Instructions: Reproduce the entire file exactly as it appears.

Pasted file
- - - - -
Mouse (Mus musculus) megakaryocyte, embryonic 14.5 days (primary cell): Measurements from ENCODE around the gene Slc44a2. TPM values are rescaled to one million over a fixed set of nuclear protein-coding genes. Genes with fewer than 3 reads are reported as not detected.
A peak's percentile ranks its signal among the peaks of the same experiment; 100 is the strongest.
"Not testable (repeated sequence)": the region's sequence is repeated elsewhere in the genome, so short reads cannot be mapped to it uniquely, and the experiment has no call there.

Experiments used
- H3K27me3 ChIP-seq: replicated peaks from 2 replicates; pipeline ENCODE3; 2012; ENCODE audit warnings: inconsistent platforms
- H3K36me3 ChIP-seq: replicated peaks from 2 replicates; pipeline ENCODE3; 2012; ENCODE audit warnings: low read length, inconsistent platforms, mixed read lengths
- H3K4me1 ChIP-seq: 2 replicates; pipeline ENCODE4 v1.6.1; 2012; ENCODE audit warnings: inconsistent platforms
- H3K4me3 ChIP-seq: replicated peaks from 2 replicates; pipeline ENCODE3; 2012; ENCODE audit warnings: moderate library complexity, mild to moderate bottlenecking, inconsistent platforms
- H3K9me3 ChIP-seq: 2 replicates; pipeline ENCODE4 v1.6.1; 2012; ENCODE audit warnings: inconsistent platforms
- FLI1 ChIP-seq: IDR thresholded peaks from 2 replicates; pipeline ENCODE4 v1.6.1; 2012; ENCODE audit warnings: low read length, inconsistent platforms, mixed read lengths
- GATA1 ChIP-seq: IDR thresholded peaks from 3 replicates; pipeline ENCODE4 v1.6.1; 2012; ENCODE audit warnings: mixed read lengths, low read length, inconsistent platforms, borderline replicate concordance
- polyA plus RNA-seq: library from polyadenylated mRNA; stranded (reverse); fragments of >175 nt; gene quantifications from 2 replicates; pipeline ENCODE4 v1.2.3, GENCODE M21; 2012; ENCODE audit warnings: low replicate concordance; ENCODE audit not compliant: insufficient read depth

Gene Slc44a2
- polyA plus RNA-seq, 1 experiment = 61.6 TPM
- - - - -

Mouse (Mus musculus) megakaryocyte, embryonic 14.5 days (primary cell): Measurements from ENCODE around the gene Slc44a2. TPM values are rescaled to one million over a fixed set of nuclear protein-coding genes. Genes with fewer than 3 reads are reported as not detected.
A peak's percentile ranks its signal among the peaks of the same experiment; 100 is the strongest.
"Not testable (repeated sequence)": the region's sequence is repeated elsewhere in the genome, so short reads cannot be mapped to it uniquely, and the experiment has no call there.

Experiments used
- H3K27me3 ChIP-seq: replicated peaks from 2 replicates; pipeline ENCODE3; 2012; ENCODE audit warnings: inconsistent platforms
- H3K36me3 ChIP-seq: replicated peaks from 2 replicates; pipeline ENCODE3; 2012; ENCODE audit warnings: low read length, inconsistent platforms, mixed read lengths
- H3K4me1 ChIP-seq: 2 replicates; pipeline ENCODE4 v1.6.1; 2012; ENCODE audit warnings: inconsistent platforms
- H3K4me3 ChIP-seq: replicated peaks from 2 replicates; pipeline ENCODE3; 2012; ENCODE audit warnings: moderate library complexity, mild to moderate bottlenecking, inconsistent platforms
- H3K9me3 ChIP-seq: 2 replicates; pipeline ENCODE4 v1.6.1; 2012; ENCODE audit warnings: inconsistent platforms
- FLI1 ChIP-seq: IDR thresholded peaks from 2 replicates; pipeline ENCODE4 v1.6.1; 2012; ENCODE audit warnings: low read length, inconsistent platforms, mixed read lengths
- GATA1 ChIP-seq: IDR thresholded peaks from 3 replicates; pipeline ENCODE4 v1.6.1; 2012; ENCODE audit warnings: mixed read lengths, low read length, inconsistent platforms, borderline replicate concordance
- polyA plus RNA-seq: library from polyadenylated mRNA; stranded (reverse); fragments of >175 nt; gene quantifications from 2 replicates; pipeline ENCODE4 v1.2.3, GENCODE M21; 2012; ENCODE audit warnings: low replicate concordance; ENCODE audit not compliant: insufficient read depth

Gene Slc44a2
- polyA plus RNA-seq, 1 experiment = 61.6 TPM